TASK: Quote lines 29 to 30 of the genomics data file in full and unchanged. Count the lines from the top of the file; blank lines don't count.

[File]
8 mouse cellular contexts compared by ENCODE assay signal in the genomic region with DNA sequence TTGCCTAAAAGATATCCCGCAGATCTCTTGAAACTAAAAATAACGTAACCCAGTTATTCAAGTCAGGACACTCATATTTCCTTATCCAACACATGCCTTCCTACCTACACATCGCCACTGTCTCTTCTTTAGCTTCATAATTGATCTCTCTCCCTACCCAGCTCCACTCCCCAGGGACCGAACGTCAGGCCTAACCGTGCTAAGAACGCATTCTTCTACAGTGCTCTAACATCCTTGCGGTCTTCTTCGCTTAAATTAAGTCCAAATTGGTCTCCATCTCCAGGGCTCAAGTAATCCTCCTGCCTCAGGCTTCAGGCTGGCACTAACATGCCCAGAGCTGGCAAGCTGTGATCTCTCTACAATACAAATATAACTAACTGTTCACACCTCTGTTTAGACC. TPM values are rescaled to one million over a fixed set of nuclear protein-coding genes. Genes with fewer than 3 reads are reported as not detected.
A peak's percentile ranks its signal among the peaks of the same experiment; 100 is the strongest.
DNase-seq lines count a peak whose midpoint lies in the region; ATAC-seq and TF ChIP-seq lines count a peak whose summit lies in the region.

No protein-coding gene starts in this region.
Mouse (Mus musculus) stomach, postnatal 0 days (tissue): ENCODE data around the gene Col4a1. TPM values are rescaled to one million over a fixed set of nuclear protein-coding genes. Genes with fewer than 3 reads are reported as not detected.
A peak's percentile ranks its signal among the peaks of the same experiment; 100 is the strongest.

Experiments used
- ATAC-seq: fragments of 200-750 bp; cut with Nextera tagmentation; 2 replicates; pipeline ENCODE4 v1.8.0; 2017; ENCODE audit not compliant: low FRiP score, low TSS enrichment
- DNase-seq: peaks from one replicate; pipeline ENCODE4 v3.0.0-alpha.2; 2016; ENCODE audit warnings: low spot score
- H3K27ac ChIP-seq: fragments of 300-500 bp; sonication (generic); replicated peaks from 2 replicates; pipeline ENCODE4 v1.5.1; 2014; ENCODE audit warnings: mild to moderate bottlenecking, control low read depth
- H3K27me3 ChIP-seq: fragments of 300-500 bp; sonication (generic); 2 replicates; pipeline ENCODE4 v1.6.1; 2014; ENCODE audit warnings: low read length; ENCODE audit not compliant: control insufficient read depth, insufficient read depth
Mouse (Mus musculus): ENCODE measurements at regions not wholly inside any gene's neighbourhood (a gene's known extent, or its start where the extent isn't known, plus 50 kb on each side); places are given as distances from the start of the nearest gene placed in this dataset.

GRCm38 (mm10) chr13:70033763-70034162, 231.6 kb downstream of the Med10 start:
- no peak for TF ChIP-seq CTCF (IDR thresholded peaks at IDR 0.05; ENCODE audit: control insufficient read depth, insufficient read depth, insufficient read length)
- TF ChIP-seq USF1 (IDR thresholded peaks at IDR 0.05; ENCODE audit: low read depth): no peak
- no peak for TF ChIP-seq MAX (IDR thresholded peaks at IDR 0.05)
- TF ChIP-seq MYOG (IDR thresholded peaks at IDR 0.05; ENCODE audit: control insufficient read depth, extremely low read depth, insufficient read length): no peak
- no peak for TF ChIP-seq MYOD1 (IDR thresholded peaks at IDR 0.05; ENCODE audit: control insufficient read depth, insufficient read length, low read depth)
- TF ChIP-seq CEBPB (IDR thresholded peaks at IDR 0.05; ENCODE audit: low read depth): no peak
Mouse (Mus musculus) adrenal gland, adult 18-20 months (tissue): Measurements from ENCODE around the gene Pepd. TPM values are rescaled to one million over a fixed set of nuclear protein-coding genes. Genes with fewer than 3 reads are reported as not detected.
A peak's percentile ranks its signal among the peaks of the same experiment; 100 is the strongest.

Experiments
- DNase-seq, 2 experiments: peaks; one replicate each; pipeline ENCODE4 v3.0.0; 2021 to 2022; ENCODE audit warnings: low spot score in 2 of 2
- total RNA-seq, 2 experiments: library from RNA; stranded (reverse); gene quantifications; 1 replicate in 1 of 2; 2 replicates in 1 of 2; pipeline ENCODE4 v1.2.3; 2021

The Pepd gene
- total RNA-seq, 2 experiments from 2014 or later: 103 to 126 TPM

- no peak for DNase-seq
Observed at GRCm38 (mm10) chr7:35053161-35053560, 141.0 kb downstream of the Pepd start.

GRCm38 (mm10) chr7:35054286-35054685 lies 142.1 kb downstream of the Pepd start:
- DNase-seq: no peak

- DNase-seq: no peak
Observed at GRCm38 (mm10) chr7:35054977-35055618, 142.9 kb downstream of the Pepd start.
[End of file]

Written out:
GRCm38 (mm10) chr7:35054286-35054685 lies 142.1 kb downstream of the Pepd start:
- DNase-seq: no peak